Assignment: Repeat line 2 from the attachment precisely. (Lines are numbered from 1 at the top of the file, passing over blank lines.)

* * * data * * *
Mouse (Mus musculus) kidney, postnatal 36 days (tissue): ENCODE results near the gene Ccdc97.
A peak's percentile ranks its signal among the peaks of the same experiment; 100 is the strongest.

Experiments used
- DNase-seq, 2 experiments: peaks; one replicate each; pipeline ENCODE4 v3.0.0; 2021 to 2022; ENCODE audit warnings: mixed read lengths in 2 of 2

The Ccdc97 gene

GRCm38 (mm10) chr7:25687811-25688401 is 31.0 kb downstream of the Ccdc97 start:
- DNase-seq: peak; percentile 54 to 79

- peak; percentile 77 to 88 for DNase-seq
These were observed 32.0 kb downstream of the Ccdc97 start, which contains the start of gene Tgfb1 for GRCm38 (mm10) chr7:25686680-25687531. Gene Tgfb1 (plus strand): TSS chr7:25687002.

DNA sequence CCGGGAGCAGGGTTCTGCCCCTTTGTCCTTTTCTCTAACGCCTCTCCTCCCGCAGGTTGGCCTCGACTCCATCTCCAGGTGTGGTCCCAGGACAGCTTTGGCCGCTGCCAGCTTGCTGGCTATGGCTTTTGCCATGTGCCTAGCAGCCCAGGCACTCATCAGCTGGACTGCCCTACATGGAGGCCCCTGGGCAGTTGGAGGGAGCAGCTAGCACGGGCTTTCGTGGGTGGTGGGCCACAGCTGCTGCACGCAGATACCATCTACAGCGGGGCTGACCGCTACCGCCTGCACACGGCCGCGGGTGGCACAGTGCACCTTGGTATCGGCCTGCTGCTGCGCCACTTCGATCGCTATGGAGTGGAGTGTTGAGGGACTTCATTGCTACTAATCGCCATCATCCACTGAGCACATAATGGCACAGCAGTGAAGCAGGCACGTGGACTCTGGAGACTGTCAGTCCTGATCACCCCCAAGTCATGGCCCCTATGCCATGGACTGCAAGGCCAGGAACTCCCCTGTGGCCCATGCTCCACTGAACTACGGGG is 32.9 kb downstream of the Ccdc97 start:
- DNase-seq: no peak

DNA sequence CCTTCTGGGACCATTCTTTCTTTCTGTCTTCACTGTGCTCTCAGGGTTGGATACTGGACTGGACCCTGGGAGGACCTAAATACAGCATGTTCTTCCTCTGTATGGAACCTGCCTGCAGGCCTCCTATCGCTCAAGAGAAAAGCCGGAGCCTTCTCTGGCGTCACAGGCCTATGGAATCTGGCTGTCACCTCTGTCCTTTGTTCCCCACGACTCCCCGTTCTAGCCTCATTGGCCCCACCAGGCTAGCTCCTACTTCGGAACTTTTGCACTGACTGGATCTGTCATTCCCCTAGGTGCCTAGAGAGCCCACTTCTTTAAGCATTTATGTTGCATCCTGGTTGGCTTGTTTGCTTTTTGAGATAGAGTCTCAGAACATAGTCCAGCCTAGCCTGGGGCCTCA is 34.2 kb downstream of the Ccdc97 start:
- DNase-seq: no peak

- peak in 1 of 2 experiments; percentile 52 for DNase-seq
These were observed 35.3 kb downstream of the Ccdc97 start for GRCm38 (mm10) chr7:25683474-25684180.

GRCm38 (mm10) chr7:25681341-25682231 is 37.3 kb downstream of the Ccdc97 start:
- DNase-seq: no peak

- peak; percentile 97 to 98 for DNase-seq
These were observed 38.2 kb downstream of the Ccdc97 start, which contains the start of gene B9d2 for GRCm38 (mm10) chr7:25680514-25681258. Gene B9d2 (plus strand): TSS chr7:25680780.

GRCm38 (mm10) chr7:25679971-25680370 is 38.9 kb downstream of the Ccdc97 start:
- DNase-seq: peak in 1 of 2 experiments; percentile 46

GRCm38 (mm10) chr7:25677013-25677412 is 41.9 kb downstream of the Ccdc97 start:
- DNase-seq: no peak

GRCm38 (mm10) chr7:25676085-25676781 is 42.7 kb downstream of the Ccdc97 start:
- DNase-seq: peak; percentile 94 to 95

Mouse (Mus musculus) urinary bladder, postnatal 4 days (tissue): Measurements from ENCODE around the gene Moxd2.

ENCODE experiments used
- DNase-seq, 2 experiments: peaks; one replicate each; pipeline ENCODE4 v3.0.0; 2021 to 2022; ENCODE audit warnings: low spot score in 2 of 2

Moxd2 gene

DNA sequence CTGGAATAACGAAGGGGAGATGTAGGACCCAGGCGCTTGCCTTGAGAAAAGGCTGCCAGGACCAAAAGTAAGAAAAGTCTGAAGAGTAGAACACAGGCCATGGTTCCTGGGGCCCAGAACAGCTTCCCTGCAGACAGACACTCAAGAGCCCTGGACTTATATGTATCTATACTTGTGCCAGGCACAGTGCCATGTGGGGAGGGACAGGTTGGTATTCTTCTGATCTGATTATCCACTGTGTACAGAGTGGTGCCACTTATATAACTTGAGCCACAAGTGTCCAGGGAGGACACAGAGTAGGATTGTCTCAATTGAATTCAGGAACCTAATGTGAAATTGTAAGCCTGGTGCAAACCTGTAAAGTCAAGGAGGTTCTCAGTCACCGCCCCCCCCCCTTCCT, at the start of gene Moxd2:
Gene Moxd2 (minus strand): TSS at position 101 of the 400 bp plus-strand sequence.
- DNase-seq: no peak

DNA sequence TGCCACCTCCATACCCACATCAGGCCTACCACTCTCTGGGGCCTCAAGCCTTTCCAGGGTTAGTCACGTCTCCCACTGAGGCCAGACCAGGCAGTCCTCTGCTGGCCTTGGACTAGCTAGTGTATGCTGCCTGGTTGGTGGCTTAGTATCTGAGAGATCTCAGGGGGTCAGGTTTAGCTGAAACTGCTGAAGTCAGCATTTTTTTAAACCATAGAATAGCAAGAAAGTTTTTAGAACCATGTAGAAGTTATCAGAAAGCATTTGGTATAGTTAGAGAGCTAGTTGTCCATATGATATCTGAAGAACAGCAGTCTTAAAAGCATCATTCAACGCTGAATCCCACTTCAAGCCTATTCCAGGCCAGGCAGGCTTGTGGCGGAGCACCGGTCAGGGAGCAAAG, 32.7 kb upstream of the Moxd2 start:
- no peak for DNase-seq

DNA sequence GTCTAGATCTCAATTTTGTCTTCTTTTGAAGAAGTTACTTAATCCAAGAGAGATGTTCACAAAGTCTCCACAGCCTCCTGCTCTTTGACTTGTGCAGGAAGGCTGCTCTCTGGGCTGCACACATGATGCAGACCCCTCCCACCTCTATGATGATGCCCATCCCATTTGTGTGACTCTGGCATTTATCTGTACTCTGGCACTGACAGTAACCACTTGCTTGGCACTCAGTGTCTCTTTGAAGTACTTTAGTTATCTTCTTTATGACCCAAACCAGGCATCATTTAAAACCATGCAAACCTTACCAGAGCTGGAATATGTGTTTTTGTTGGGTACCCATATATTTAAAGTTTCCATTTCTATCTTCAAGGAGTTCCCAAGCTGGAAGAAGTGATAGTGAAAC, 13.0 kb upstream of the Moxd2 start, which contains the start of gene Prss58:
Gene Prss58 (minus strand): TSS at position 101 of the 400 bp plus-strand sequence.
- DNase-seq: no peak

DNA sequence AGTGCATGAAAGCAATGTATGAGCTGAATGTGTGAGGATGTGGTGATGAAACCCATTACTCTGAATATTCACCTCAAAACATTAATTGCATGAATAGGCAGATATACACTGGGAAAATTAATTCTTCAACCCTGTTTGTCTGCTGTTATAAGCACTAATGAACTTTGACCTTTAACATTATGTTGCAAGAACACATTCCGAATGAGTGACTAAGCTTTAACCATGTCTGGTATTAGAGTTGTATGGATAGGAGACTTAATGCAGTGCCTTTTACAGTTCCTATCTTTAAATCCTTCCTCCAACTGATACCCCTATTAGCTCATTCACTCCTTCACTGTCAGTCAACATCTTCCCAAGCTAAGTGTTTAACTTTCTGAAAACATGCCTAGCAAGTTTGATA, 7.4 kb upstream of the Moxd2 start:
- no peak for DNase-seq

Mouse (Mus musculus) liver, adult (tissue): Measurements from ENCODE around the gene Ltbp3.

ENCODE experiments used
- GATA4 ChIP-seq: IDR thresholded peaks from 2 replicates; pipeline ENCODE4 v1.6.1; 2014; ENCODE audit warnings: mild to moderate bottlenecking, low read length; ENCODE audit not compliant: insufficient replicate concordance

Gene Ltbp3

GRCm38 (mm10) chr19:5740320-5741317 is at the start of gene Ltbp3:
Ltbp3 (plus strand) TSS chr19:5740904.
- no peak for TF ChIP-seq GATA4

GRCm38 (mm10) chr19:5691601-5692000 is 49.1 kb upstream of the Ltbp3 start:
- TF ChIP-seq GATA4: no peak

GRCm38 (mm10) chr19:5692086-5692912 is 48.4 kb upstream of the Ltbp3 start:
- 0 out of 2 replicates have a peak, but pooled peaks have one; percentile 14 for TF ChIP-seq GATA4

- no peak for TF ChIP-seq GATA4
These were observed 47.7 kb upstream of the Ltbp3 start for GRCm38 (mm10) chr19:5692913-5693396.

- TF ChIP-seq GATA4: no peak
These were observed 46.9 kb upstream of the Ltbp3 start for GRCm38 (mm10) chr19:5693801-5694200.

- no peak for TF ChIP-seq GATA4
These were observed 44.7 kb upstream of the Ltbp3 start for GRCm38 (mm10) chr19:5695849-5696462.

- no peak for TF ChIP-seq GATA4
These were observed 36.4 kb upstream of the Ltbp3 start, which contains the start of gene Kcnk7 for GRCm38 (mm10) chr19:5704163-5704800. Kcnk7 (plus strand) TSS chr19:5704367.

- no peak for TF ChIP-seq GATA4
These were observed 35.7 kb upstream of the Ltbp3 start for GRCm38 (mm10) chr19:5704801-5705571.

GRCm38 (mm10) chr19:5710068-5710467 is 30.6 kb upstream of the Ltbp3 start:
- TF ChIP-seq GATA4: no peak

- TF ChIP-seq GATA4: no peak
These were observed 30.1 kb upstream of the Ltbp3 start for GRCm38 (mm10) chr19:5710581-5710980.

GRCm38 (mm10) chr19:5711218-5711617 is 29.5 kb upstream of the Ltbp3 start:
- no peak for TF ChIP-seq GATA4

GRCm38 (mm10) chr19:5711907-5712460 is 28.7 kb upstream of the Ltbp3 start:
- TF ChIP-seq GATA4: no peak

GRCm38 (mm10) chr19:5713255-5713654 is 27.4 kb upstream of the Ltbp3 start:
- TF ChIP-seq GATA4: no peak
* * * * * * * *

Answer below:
A peak's percentile ranks its signal among the peaks of the same experiment; 100 is the strongest.